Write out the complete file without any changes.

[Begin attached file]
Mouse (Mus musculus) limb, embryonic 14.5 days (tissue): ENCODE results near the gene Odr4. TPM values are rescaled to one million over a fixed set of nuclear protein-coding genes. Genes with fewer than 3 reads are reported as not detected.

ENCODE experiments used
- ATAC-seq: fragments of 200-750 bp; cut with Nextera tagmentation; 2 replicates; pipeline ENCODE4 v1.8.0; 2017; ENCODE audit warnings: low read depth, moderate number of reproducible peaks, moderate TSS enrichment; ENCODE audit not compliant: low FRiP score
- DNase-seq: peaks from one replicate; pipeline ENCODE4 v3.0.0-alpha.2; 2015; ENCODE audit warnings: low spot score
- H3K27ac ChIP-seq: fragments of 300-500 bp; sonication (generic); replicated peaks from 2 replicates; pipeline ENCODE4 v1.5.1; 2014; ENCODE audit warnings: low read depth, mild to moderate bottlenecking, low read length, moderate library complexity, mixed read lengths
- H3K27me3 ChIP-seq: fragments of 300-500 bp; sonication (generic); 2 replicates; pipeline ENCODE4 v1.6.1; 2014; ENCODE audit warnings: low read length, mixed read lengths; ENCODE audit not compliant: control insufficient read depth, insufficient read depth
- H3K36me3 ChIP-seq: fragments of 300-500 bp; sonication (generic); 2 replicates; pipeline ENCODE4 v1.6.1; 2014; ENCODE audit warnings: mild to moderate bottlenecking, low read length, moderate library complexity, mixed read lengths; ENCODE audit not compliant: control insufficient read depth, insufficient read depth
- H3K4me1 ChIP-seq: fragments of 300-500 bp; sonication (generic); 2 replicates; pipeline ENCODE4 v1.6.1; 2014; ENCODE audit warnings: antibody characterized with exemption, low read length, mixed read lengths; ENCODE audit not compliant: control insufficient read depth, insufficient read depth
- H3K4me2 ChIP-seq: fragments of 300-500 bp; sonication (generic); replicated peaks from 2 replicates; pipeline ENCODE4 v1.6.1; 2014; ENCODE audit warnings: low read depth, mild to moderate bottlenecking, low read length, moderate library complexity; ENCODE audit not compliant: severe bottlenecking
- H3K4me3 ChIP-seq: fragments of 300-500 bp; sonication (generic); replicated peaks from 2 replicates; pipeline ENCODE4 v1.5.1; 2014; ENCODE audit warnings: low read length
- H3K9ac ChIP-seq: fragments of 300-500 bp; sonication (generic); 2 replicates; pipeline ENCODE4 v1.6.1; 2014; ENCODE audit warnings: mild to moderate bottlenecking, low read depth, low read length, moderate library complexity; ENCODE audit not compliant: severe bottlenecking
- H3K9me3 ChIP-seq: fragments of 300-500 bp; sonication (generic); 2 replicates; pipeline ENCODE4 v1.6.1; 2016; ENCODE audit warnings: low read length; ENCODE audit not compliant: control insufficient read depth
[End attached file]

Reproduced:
Mouse (Mus musculus) limb, embryonic 14.5 days (tissue): ENCODE results near the gene Odr4. TPM values are rescaled to one million over a fixed set of nuclear protein-coding genes. Genes with fewer than 3 reads are reported as not detected.

ENCODE experiments used
- ATAC-seq: fragments of 200-750 bp; cut with Nextera tagmentation; 2 replicates; pipeline ENCODE4 v1.8.0; 2017; ENCODE audit warnings: low read depth, moderate number of reproducible peaks, moderate TSS enrichment; ENCODE audit not compliant: low FRiP score
- DNase-seq: peaks from one replicate; pipeline ENCODE4 v3.0.0-alpha.2; 2015; ENCODE audit warnings: low spot score
- H3K27ac ChIP-seq: fragments of 300-500 bp; sonication (generic); replicated peaks from 2 replicates; pipeline ENCODE4 v1.5.1; 2014; ENCODE audit warnings: low read depth, mild to moderate bottlenecking, low read length, moderate library complexity, mixed read lengths
- H3K27me3 ChIP-seq: fragments of 300-500 bp; sonication (generic); 2 replicates; pipeline ENCODE4 v1.6.1; 2014; ENCODE audit warnings: low read length, mixed read lengths; ENCODE audit not compliant: control insufficient read depth, insufficient read depth
- H3K36me3 ChIP-seq: fragments of 300-500 bp; sonication (generic); 2 replicates; pipeline ENCODE4 v1.6.1; 2014; ENCODE audit warnings: mild to moderate bottlenecking, low read length, moderate library complexity, mixed read lengths; ENCODE audit not compliant: control insufficient read depth, insufficient read depth
- H3K4me1 ChIP-seq: fragments of 300-500 bp; sonication (generic); 2 replicates; pipeline ENCODE4 v1.6.1; 2014; ENCODE audit warnings: antibody characterized with exemption, low read length, mixed read lengths; ENCODE audit not compliant: control insufficient read depth, insufficient read depth
- H3K4me2 ChIP-seq: fragments of 300-500 bp; sonication (generic); replicated peaks from 2 replicates; pipeline ENCODE4 v1.6.1; 2014; ENCODE audit warnings: low read depth, mild to moderate bottlenecking, low read length, moderate library complexity; ENCODE audit not compliant: severe bottlenecking
- H3K4me3 ChIP-seq: fragments of 300-500 bp; sonication (generic); replicated peaks from 2 replicates; pipeline ENCODE4 v1.5.1; 2014; ENCODE audit warnings: low read length
- H3K9ac ChIP-seq: fragments of 300-500 bp; sonication (generic); 2 replicates; pipeline ENCODE4 v1.6.1; 2014; ENCODE audit warnings: mild to moderate bottlenecking, low read depth, low read length, moderate library complexity; ENCODE audit not compliant: severe bottlenecking
- H3K9me3 ChIP-seq: fragments of 300-500 bp; sonication (generic); 2 replicates; pipeline ENCODE4 v1.6.1; 2016; ENCODE audit warnings: low read length; ENCODE audit not compliant: control insufficient read depth